Do adults learn faster than children? Would an adult and a child reach the same level of fluency, given the same level of immersion and education? Unfortunately, we can’t do a double-blind test, because adults wouldn’t generally be admitted to a Taiwanese junior high school. And if you hung around a junior high long enough, someone would call the police.


In the instance, assuming that the kids spoke better than their parents at the end of the next year, would we attribute this simply to A. the fact that they are younger? Or, B to the fact that they were in school, being exposed to language, plus writing homework and studying for exams countless hours per day?


I believe they learn because of the constant exposure to and study of the language. The handful of foreign adults I know who made it through a four-year university program in Taiwan, taught exclusively Chinese, all spoke and read Chinese brilliantly at the end. And NONE of them had any prior knowledge of Chinese before coming to Taiwan. I would not find it hard to believe, however, that a teenager, attending junior high would be more fluent at the end of the same time period, but this would be because of interaction with friends and classmates, not just because of age.


In the case of refugees or immigrants: Example: A Vietnamese family moves to Germany. Younger brother enters German public school, studying in grade one. The older brother enters high school, grade nine. The younger brother succeeds at learning the language and eventually graduates high school. The older brother fails to learn the language well-enough and he drops out of high school.


Did younger brother succeed because he was younger?


Youth may play a role in this scenario but the intellectual demands of the varying school grades might be the most significant point. In grade one, native speaker children are still learning to read and write. So, it is easier for a foreign child to join and learn with them. Older brother entered grade nine, where students are already expected to be able to read a novel and do a research paper.


Does older brother’s failure to master grade nine mean he would have failed to learn grade one as well? I don’t think so. I think if older brother had been in grade one he would have passed. By grade two he would have been more advanced than his younger brother because of his greater knowledge and past experience.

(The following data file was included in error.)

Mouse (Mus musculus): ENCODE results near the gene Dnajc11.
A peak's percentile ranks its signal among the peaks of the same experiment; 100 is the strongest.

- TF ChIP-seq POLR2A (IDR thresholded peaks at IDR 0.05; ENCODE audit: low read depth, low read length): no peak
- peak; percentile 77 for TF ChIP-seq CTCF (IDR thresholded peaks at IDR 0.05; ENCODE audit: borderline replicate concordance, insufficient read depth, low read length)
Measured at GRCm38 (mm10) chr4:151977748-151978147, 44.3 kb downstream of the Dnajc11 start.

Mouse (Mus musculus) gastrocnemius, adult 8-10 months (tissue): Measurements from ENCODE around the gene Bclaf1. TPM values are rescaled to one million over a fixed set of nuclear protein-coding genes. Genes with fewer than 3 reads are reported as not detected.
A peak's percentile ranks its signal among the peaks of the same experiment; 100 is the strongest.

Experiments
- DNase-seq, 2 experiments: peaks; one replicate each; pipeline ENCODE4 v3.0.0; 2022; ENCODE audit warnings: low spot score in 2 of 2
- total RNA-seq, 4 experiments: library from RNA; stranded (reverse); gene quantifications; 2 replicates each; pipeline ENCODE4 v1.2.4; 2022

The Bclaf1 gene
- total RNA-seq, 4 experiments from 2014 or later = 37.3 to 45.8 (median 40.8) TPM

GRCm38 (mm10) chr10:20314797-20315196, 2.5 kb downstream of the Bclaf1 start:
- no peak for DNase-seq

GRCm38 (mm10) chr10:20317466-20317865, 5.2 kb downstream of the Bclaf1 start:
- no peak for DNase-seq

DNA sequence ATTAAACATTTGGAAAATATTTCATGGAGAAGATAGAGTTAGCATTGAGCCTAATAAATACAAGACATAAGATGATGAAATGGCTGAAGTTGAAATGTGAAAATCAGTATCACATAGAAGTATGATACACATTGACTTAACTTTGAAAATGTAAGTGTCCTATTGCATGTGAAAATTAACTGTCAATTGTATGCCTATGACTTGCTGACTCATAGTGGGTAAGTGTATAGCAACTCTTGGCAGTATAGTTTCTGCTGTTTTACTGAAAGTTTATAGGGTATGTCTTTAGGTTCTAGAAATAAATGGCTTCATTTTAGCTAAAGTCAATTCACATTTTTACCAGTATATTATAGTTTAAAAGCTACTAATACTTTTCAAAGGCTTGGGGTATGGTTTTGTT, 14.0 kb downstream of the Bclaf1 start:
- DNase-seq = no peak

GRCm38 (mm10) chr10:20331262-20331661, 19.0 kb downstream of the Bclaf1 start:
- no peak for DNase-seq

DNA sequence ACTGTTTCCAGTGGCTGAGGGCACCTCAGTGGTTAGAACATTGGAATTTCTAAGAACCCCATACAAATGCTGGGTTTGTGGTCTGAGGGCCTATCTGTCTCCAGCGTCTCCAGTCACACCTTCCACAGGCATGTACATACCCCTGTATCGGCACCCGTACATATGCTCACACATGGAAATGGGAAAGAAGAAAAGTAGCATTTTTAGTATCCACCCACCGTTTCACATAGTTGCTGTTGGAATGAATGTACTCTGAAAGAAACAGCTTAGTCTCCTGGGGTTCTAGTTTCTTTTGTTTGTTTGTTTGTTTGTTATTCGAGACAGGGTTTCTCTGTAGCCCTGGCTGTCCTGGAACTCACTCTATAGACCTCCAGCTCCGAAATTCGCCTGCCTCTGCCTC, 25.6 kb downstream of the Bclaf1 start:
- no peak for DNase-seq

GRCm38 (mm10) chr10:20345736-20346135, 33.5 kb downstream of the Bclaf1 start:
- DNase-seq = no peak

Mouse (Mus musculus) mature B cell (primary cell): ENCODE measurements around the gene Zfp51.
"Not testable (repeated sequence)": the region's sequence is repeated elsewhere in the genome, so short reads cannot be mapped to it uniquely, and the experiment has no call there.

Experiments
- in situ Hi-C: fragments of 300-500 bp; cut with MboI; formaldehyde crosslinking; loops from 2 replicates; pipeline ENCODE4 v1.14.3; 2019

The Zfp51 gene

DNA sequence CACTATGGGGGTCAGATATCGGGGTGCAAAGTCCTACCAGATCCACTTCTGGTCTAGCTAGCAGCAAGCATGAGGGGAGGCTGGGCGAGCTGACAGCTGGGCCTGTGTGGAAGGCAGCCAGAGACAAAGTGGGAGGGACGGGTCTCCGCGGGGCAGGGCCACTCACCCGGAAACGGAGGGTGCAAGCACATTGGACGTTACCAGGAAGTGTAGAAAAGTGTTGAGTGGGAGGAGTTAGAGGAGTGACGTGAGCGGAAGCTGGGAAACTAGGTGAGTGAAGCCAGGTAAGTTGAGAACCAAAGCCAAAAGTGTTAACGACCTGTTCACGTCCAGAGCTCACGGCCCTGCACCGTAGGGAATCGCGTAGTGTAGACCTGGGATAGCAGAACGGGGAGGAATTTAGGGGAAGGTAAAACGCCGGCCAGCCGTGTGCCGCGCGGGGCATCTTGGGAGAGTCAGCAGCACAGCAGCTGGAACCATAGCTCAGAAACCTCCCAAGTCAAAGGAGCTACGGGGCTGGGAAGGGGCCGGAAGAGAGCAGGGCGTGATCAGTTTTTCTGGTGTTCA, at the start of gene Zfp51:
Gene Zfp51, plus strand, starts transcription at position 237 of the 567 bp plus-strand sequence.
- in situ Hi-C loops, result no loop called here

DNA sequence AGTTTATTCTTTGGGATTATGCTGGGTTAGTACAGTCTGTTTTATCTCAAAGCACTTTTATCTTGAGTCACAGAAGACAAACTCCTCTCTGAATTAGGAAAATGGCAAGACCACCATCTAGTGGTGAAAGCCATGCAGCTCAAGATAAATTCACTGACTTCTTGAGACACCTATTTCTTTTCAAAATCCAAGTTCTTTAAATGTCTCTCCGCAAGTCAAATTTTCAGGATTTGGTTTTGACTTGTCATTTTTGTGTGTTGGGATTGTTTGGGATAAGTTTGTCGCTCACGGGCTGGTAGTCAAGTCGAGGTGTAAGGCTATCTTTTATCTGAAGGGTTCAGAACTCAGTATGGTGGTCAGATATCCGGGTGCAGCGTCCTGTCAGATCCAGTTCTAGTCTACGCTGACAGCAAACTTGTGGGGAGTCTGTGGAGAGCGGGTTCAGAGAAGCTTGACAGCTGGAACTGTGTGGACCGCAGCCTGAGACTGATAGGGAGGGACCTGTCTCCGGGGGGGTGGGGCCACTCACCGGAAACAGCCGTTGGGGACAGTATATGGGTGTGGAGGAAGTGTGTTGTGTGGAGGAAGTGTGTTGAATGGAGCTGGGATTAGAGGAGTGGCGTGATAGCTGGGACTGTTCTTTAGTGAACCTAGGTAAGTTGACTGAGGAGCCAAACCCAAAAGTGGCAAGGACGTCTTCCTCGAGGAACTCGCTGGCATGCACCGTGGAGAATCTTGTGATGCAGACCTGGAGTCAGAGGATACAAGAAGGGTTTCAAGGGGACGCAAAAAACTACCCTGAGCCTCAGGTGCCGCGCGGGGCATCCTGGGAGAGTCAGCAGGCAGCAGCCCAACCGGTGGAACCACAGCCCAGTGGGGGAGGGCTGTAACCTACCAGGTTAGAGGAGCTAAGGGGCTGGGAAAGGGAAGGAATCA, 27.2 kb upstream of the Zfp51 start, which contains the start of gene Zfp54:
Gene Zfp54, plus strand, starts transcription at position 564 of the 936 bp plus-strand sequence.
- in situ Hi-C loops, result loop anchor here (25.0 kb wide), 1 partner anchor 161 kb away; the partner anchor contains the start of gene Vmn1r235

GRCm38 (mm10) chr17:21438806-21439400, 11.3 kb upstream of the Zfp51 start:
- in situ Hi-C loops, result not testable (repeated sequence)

I go through my grade one student’s textbooks all of the time and I think, in Chinese, if I were admitted to school grade one, I would be slower than the other students, but I would be able to keep up and would learn by the end of the year.


Another western family I know was living in Thailand. The whole family attended a handful of survival Thai lessons. The kids went to international school, taught in English. The father worked and the mother kept house. At the end of the year, the whole family spoke the same amount of Thai, which was about 50% of what they had learned in their survival Thai course a year earlier. They could deal with very simple questions, such as what time is it or how much is that? And that was it.


The fact that the children were younger didn’t mean that they magically learned a language they had little or no exposure to. One of my colleagues argued that children learn languages faster because “They are so immersed in the language.” Youth doesn’t create immersion. In the case above, the child was no more immersed than the parent and they learned equally.


In yet another family I studied with: The parents studied full-time, intensive Thai for one year. The kids didn’t. They just lived in the family home in Bangkok and had a home tutor teaching them their American school lessons. At the end of the year, the kids knew literally no Thai at all. The parents were fairly fluent (functional).


A family in Taiwan had almost the same situation. Mom and dad studied Taiwanese full time. The kids went to international school and had about four hours of Chinese per week. By the end of the year, the parents were nearly fluent and the kids weren’t even functional. The international school was taught in English. Nearly 70% of the students were Chinese but the medium of play was English. The foreign children didn’t magically become immersed in Chinese language.


Studying is (for all practical purposes and intents) the only way to learn a language. People disagree with this statement. But to create an immersion situation, an acquisition situation, for an adult or a child is nearly impossible. So, while it may be an interesting theory that children have a greater capacity to acquire knowledge, we are almost never in an acquisition situation. We are generally in a study situation, in which case adults learn faster.



Brooklyn Monk, Antonio Graceffo is a martial arts and adventure author living in Asia. He is the author of the books, “Warrior Odyssey’ and “The Monk from Brooklyn.” He is also the host of the web TV show, “Martial Arts Odyssey,” which traces his ongoing journey through Asia, learning martial arts in various countries.